Meanwhile, Cindy is still hard at work at putting piles of DVD's we inherited into big binders in alphabetical order.  We're freeing up a lot of space by getting rid of the DVD cases, but doing so was a hard decision for us.  Those cases are designed to make the movies look good, and, well, they work!  Plain old disks simply don't look as interesting as big fancy boxes with pictures and quotes all over them.  So, we made a judgement call.  We're parting with the pretty boxes in favor of having more space in which to live our lives.

You might wonder what we're doing with those tape cassettes and empty DVD cases when we're done with them.  

Putting all of our stuff in the trash is not an option.

The DVD boxes are easy.  The ones that have printed cardboard covers get separated into the plastic and cardboard recycling bins for city pick-up.  The all-plastic DVD cases get given to a guy around the corner who uses them to sell other DVD's in.

The tape cassettes are easy, too, but we have to pay a little money to have them properly recycled.  A few years ago, I used for recycling a bunch of CD's and our old VHS collection (after I finished digitizing that too).  We'll use their service again.  The research I've done on Greendisk leads me to believe they are legitimately environmentally responsible in their recycling practices.  That's important, because there are a lot of charlatans out there who send their stuff overseas where there are no protections for the recycling workers or the local environment.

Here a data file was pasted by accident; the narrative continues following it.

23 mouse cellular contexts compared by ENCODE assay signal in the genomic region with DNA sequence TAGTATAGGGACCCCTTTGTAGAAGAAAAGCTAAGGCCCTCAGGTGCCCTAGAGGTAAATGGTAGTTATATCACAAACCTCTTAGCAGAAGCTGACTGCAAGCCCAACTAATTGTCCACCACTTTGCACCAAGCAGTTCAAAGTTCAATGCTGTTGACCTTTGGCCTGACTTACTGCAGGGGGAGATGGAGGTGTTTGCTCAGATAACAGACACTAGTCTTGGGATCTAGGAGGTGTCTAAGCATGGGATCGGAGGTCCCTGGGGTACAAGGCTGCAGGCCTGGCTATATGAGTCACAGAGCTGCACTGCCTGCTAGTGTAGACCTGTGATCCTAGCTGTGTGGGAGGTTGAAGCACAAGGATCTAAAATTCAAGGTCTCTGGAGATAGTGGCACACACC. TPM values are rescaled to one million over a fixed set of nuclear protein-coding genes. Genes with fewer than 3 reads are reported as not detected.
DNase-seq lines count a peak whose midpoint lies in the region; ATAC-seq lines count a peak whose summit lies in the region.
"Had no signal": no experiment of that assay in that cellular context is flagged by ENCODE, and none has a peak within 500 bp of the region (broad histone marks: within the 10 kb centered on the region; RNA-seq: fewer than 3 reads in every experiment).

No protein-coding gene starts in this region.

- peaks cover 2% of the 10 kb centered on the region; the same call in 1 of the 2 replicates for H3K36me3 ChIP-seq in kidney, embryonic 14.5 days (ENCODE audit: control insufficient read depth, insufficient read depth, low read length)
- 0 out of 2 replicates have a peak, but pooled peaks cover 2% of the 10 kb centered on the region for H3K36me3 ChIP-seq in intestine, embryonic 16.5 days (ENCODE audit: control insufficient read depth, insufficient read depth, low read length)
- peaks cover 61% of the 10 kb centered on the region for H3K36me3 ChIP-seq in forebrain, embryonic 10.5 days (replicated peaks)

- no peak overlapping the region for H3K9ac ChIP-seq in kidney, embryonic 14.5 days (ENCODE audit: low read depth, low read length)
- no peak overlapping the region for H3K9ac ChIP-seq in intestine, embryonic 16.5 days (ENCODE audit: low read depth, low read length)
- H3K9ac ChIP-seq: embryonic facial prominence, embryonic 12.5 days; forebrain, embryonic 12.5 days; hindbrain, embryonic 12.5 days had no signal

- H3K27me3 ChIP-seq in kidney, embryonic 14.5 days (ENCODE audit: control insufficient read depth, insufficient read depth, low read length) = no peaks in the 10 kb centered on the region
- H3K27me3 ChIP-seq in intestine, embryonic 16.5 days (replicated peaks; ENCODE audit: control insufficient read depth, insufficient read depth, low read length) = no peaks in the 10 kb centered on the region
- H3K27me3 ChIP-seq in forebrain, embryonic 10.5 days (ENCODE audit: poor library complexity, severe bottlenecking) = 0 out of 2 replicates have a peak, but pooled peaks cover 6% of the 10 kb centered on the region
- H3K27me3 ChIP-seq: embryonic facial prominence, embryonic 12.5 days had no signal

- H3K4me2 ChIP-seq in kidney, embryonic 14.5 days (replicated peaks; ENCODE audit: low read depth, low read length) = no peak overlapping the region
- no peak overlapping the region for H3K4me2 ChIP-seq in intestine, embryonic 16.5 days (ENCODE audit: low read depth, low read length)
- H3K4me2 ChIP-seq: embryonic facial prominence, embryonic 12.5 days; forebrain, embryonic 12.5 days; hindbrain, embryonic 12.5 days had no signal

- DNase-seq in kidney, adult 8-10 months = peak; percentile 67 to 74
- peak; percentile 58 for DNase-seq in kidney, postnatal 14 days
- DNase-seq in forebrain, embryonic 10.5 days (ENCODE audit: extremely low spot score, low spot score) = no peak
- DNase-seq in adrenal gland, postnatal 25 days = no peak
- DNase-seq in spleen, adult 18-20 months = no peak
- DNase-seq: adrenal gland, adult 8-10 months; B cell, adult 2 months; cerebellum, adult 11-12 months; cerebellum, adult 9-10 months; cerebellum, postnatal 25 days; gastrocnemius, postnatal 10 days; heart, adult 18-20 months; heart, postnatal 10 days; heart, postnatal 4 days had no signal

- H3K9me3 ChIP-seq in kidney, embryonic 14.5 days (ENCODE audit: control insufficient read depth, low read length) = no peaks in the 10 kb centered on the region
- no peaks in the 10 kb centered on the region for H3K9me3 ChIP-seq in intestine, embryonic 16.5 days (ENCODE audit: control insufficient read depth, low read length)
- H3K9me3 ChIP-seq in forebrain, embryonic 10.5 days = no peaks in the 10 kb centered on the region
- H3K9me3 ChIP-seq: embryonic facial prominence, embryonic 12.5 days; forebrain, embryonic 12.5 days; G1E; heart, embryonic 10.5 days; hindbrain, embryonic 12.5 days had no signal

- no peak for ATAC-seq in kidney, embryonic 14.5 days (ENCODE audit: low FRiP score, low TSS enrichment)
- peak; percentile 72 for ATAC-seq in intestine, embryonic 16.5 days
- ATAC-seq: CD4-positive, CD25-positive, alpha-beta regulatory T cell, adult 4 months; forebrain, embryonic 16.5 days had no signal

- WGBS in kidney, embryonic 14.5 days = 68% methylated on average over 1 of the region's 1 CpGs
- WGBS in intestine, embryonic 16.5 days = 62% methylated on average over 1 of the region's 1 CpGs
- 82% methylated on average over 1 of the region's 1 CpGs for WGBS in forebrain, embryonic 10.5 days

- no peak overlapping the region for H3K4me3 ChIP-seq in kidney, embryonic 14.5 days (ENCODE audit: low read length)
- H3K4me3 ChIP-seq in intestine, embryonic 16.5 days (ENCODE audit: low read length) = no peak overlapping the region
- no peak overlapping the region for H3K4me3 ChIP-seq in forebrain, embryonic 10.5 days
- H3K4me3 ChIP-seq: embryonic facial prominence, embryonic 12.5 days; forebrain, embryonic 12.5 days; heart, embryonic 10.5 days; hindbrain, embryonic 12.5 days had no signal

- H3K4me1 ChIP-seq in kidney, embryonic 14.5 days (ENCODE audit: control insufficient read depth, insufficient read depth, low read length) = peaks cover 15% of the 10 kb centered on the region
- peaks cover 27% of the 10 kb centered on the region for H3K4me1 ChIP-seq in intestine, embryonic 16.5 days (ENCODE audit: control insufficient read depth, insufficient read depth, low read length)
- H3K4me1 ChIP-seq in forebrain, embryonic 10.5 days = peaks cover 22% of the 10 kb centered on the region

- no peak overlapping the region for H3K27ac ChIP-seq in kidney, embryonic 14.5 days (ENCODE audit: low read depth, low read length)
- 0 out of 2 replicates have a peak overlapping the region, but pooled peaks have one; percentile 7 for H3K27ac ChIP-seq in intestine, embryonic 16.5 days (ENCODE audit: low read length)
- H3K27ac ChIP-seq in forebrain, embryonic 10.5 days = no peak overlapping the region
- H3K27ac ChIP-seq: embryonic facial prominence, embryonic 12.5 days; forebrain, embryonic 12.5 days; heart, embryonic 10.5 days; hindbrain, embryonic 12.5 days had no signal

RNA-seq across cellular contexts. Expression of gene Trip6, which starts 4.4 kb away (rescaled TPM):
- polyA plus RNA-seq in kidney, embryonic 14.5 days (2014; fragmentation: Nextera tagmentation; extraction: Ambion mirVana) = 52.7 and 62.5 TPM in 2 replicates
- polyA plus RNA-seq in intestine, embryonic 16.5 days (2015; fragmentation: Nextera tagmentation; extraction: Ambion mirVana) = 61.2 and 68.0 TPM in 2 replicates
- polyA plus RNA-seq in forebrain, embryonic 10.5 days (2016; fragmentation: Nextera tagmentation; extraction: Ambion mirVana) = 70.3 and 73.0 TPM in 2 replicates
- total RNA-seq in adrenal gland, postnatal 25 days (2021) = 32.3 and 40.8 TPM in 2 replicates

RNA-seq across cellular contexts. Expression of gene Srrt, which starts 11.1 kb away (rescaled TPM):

On this first day of Spring, I've probably said almost enough about The Spring Purge.  Here's a giant balloon bunny sculpture.  Enjoy.

In the lobby of the new building at Astor Place, NYC

P.S. Special thanks goes to our friends, Dave and Stephanie, for helping us haul a bunch of stuff into the city for give-away and recycling this morning.  They have a car.

Saturday, March 15, 2014

The Arnold Cabin Project Part 1: Love Letter to My Monterey Ancestors

I don't mean to brag, but my people come from Monterey County in California.  I may have been physically born in Phoenix, Arizona, but I really come from Monterey County too.  My mother, Kathleen Henning, and my Grandmother, Winifred Kincannon, were born in Salinas, CA.  My Great Grandmother, Anne Arnold, was born in Jamesburg, CA (which is more of a crossroads than a town now.  They don't even have a post office, but I know they once did).  I'm told my Great Grandmother's father, Henry Arnold, was the orphan son of a soldier in the Prussian Army.  He grew up to be a sailor, then a farmer, a stone mason... I suppose he could do whatever was needed.  He spent some time in San Francisco, where he met, wrote poetry to, and married the woman he loved, Sarah Church.  She had come to California with her parents and family by covered wagon.  

To my heart, no other genealogy matters.  

Beyond that, there is only need of the coffee-dark soil of Salinas, and the sun-dappled leaf-litter of Carmel Valley.  There is the sand of the beaches along Cannery Row at low tide.  There is the water in Carmel River.  There is the wind through the Live Oaks.  The screech of the blue jays. The smell of the Sycamore trees in the valley, the Chaparral sagebrush on the hills, and the flower-smoke-and-salt scented air by the ocean.

If this sounds hokey to you, you've never loved a place the way my heart loves Monterey.